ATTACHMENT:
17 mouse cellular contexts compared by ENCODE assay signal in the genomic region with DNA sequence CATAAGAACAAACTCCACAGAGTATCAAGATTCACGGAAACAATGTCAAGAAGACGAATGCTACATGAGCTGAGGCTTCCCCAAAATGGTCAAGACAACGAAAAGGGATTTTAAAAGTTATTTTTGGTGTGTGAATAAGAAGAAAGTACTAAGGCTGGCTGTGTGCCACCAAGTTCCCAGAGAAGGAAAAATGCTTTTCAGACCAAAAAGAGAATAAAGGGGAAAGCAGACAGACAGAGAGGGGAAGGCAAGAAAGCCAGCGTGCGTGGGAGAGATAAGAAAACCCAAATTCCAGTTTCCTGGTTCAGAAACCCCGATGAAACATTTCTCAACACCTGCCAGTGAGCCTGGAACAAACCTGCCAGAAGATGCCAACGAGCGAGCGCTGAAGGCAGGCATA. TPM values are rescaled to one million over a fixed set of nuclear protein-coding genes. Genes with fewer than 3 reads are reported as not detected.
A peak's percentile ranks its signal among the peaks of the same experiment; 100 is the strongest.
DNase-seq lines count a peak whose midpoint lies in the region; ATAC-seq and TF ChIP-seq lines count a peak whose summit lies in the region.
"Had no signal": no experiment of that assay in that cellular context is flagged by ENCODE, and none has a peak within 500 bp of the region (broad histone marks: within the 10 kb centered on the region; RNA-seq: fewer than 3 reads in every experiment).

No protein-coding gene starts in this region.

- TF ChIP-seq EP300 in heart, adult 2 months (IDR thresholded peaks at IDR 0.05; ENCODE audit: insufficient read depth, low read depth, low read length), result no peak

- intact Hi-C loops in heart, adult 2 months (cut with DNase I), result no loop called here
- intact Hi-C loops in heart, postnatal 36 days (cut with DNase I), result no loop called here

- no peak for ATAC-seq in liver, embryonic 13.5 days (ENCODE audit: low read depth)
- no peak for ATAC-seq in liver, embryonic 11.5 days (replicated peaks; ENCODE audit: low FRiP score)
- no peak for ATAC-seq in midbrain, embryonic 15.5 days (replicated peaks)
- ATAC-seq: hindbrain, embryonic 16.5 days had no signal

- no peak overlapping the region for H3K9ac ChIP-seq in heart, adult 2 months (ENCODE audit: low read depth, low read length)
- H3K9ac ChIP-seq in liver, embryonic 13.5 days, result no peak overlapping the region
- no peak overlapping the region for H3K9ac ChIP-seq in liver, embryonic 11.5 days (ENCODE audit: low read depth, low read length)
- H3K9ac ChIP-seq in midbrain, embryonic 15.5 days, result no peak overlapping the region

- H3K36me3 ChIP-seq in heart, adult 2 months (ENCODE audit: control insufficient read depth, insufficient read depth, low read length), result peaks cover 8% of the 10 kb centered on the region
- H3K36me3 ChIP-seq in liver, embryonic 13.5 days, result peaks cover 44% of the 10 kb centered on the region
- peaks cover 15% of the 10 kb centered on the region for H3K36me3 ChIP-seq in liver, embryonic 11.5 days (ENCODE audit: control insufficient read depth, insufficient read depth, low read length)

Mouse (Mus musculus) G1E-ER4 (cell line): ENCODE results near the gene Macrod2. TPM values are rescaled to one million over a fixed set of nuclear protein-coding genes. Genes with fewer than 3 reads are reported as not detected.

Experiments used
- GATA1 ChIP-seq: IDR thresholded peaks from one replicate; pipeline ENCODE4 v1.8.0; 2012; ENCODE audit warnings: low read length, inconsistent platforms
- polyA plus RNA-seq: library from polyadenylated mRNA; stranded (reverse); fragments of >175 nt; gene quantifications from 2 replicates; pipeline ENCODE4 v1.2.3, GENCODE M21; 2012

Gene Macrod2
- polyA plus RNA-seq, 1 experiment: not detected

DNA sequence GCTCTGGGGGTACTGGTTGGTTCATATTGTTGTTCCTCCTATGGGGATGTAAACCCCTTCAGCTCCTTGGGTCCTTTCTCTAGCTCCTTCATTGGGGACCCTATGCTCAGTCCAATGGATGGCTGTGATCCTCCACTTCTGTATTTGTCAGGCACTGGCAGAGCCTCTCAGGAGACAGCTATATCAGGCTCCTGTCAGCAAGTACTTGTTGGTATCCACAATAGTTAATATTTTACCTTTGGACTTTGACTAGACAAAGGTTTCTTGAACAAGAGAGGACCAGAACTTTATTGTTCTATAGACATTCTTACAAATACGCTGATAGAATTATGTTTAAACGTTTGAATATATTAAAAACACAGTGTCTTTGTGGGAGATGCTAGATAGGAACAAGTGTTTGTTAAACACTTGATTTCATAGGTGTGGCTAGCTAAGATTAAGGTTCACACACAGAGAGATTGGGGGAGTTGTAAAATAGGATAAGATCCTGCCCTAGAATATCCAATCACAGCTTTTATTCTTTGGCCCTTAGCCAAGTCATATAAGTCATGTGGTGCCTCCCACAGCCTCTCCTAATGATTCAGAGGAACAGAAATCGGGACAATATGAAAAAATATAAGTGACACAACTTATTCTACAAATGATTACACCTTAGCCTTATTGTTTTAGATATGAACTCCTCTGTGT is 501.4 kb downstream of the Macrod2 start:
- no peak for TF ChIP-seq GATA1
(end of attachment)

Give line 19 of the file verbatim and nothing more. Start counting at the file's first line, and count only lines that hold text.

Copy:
- peaks cover 15% of the 10 kb centered on the region for H3K36me3 ChIP-seq in liver, embryonic 11.5 days (ENCODE audit: control insufficient read depth, insufficient read depth, low read length)